Confucius on SARFT

We haven’t heard from this blogger for a long time. His new post reminds us what he’s been depriving us of. A taste:

A number of Western media outlets — including many that should really know better – have speculated that the decision was motivated by “fears of unrest,” pointing to a few people online who have compared the plight of the furries in Avatar to that of Chinese being forcibly evicted from their homes. This is unlikely, if only because SARFT is just not all that clued-in: they approved District 9 last year even though it was obviously all about Kashgar, and it looks like the remaining installments of the Harry Potter series will continue to be screened in China, despite their scathing critique of the national gaokao college entrance examinations.

The real reason for the move is plain old petty protectionism, pure and simple: Confucius, which stars Chow Yun-fat as the eponymous sage, opens on Friday, and the China Film Group wants to make sure that it does at least respectable business over the Chinese New Year holiday, despite the lackluster reviews it got at advance screenings.

And then it gets really funny. Go there now.



Mark Anthony Jones is dead

This is a sad post to write. Mark Anthony Jones died of cancer last November, according to a knowledgable friend. My guess is that he was in his mid-30s [update: someone has written to me was closer to 40].

As long-time readers know, Jones, or “Madge,” as we often called him, was my bete-noire for years. He posted here for the first time in this thread, which was one of my favorites for a long time. Until I learned that those erudite comments Jones was posting weren’t written by him, but were copied from articles and other blogs.

When I learned what he was doing, I put up the post that resulted in the most remarkable comment thread I’ve ever seen, anywhere. This set in motion a feud that included Jones writing two separate articles for China Daily attacking The Peking Duck as a “hate site.”

But that was a long time ago. I can never say that I liked Madge. I did at first, until then things got strange. But I certainly didn’t want him to die. When I heard he had cancer last spring, I wished him a speedy recovery, through my friend Lisa.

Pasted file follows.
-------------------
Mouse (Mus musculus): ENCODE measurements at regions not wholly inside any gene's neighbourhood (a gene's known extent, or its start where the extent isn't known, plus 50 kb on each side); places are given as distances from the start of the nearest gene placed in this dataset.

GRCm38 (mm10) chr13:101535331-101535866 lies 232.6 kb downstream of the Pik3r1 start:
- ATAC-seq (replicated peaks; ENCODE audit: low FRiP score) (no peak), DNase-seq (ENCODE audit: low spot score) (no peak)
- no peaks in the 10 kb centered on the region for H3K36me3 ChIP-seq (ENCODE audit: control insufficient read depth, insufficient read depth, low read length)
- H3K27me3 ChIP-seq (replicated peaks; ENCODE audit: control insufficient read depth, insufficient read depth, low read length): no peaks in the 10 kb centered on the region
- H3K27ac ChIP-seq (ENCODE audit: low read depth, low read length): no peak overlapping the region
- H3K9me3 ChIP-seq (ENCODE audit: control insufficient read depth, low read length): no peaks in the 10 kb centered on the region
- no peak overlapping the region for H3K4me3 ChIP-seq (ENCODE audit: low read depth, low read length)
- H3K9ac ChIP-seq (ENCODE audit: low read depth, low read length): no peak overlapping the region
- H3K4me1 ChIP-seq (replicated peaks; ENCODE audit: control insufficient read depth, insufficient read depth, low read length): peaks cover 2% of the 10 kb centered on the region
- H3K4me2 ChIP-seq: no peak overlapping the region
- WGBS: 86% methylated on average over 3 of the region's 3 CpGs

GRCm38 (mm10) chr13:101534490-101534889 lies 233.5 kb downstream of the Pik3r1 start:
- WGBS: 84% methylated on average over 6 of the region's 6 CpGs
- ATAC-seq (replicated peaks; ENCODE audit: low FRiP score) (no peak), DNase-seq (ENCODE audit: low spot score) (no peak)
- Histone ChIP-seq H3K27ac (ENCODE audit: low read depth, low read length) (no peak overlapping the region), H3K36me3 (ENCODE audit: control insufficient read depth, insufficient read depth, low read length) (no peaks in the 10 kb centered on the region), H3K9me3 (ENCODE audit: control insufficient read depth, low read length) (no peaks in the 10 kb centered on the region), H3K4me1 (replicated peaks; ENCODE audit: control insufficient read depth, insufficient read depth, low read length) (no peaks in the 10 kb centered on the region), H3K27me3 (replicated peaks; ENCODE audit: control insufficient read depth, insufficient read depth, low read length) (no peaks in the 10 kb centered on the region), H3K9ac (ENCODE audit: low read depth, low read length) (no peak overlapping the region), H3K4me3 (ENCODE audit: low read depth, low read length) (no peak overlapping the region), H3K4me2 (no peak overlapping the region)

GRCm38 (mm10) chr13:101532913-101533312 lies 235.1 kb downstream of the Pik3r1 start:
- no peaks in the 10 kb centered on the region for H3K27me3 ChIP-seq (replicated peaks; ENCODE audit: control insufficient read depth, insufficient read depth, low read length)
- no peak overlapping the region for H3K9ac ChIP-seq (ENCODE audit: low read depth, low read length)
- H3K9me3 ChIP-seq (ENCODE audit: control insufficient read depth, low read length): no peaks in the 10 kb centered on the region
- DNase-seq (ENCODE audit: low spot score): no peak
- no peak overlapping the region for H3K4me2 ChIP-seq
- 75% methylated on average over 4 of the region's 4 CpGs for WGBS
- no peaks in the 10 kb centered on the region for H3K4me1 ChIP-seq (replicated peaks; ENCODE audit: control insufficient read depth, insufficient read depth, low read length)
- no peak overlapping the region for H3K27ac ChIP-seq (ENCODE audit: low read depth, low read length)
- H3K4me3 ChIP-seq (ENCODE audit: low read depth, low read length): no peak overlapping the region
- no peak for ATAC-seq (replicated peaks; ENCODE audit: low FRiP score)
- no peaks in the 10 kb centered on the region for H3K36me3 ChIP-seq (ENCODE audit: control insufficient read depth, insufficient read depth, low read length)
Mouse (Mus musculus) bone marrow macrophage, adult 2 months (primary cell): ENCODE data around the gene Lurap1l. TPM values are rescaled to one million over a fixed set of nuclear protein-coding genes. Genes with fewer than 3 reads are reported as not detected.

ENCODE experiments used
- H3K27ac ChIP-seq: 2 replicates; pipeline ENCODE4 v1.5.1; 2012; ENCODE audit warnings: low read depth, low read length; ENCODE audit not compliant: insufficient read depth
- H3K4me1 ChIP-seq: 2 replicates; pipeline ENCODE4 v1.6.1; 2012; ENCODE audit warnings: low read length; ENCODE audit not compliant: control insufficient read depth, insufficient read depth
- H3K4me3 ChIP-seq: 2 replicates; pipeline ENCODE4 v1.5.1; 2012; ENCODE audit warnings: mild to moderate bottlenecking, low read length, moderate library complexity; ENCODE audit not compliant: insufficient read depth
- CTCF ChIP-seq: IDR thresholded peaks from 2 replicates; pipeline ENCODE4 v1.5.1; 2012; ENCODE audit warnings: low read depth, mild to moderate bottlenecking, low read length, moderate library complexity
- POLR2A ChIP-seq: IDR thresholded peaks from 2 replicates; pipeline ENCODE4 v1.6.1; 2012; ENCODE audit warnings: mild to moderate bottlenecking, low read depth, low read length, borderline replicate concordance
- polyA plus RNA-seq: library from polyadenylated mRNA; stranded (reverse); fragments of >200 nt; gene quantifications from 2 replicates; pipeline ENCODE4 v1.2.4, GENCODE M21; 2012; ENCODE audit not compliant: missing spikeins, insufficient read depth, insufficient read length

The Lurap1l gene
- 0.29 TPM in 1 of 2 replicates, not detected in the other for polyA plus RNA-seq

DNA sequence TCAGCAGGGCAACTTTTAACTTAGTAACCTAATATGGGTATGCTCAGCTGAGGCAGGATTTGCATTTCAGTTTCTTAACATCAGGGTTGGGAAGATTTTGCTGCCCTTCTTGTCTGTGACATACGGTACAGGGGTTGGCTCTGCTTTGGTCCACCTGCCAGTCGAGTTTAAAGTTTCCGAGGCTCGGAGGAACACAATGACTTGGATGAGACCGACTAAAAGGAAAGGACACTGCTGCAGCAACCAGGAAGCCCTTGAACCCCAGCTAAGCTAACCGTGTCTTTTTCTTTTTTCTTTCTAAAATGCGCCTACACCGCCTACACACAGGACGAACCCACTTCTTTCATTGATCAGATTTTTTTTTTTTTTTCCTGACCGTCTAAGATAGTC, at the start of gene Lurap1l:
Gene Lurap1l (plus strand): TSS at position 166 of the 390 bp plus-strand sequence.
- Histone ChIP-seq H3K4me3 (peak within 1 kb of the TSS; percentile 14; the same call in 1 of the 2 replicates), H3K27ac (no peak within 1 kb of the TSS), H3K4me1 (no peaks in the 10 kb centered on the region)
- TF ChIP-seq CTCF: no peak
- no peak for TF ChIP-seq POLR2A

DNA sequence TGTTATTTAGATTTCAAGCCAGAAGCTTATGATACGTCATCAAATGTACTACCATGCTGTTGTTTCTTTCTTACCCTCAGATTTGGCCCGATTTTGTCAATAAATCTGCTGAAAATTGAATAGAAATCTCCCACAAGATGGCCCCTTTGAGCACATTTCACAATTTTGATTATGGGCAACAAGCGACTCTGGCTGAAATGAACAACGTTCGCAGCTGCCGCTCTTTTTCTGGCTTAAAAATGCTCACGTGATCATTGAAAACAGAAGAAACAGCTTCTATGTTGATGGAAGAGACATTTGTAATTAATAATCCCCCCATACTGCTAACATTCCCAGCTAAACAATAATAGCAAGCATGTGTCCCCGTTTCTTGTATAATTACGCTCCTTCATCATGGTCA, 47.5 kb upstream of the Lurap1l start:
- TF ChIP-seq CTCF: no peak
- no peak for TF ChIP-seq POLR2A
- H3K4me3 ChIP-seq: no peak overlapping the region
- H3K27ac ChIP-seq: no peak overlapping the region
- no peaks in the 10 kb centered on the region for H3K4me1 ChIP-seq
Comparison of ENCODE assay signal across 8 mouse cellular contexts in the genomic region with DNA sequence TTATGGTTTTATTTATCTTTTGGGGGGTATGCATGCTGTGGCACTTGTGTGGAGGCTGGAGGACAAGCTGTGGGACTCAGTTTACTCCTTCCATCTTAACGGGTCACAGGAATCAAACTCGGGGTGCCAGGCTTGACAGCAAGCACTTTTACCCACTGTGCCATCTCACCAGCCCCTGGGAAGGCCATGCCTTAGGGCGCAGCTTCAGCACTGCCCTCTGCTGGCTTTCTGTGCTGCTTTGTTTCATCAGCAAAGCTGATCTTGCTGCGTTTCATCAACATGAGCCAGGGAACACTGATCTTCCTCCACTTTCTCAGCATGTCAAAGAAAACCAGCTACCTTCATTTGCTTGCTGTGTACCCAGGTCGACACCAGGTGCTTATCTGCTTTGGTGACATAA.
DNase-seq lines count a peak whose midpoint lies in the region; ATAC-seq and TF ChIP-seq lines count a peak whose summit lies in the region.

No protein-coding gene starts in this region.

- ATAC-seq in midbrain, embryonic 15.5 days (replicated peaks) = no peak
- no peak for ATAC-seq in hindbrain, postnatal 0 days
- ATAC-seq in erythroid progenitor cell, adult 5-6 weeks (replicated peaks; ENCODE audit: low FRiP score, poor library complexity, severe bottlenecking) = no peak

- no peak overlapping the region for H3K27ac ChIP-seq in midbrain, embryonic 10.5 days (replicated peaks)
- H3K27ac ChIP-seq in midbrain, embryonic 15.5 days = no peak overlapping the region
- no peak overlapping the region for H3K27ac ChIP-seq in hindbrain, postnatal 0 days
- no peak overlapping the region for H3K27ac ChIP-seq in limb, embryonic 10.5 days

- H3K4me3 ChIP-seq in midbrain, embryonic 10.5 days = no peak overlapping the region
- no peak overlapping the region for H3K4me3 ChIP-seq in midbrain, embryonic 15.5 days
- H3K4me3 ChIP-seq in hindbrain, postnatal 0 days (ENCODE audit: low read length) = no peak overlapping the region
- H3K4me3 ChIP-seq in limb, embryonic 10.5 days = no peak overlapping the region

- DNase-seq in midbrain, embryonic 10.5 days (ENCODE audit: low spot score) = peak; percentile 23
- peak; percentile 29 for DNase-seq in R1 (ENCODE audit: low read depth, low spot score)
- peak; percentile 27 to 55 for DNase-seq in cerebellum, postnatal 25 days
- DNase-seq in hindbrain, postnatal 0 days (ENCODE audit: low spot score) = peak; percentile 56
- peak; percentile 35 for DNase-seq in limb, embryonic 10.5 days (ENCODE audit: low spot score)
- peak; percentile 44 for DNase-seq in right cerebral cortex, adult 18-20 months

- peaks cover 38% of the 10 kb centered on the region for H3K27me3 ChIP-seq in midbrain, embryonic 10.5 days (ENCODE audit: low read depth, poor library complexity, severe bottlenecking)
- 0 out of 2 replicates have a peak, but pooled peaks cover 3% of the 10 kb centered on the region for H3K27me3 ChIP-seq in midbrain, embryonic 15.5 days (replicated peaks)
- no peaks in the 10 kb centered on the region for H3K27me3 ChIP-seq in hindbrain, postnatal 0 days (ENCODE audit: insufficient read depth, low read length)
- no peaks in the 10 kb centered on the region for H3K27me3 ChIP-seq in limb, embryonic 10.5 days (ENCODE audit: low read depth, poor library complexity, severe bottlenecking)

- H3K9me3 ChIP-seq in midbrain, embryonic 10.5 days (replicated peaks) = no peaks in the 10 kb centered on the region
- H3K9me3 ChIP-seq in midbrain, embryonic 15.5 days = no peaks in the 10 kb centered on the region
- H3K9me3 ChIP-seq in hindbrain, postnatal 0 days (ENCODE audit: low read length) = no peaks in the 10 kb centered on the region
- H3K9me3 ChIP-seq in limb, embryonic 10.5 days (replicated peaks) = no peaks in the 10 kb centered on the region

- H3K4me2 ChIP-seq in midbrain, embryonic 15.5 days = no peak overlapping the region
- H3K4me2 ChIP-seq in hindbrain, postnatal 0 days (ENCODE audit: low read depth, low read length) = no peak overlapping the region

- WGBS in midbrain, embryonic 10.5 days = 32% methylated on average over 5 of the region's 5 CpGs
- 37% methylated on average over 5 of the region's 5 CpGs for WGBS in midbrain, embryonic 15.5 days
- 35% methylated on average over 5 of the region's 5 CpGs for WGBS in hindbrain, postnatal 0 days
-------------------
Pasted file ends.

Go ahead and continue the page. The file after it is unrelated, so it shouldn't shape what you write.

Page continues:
Madge was obviously intelligent, and I believe he was a good person underneath it all. He simply needed constant attention, and if all eyes weren’t focused on him he seemed to lose control of himself. He sent me literally hundreds of emails, most of which I never answered, and I got the impression that he was kind and compassionate, if self-centered. The ironic thing is that he really was smart, and if he’d directed all that energy to creating instead of copying I have no doubt he could have made a name for himself.

It’s odd. The two people who outed my last name (I used to blog anonymously) both died at an early age of lymphoma a few years later. Madge’s predecessor died in 2006. No, I am not saying this is karma or just retribution or anything else aside from an eerie coincidence. It means nothing at all; people die. It’s just strange, and sad.

I had guessed some months ago that Madge had died. Last June he said he was going into the hospital for treatment of lymphoma and then he vanished – and it was not at all like him to remain silent. I had to conclude the worst, but it was only today that I received confirmation of his passing. I feel nothing but sadness. He wasn’t a bad person, and he was much too young to die.

Post edited at 11:09am.

Comments closed – please email me if you’d like to submit a comment.


CNReviews contra Chinayouren

A fascinating debate.

Kudos to Kai Pan for all the work he did in laying out his argument. The winner, however, is Chinayouren.

“Freedom of choice” sounds wonderful. It sounds a little less wonderful when it’s “freedom of manipulated choice.”

Update: I’d like to point out a new comment in an earlier thread that includes the commenter’s 2002 dissertation on the GFW (PDF file). Very interesting, especially the opening quote by Bill Clinton. Boy, was he wrong.


The Google-Clinton-China circus?

In a typically excellent column, Gady Epstein, the good Forbes columnist (and Beijing bureau chief), looks at Hillary Clinton’s remarks yesterday on Internet freedom, China’s predictably prickly reaction to them, and the effect this all might have on the future of Google in China (as well as the broader issue of Internet freedom in China). I like the way he frames the issue:

Authoritarian regimes have adapted to the Internet, giving people enough freedom online that most have not resisted censorship and controls. was, insidiously, a part of that success in China, stamping an authoritarian system of self-censorship with the Google brand of legitimacy.

Google wants to grab that brand back. Having the U.S. on its side may not help the company’s short-term commercial interests, and it may well embolden hard-liners in China’s government. But as Clinton alluded to Thursday, the U.S. has a brand to protect as well. Many in the world still look to the U.S. for leadership on principles, and the Internet needs it.

“On their own, new technologies do not take sides in the struggle for freedom and progress,” Clinton said. “But the United States does.”

Of course this fight is about much more than China vs. the U.S, or even China vs. Google. It is about a future of nation-states, corporations and other nonstate actors struggling to define liberty on the Internet. The U.S. and Google being on the same side of that struggle? I see that as a good thing.

I do, too. He also links to a must-read column in the Global Times (which he refers to, not without some justification, as “the Communist Party’s new McPaper aimed at foreigners”) that shows us where this is heading – the usual accusations and counter-accusations between the US and China, which threaten to drownout the actual issue of cyberfreedom. I found the GT piece disappointing considering how well the McPaper started off when this issue arose last week: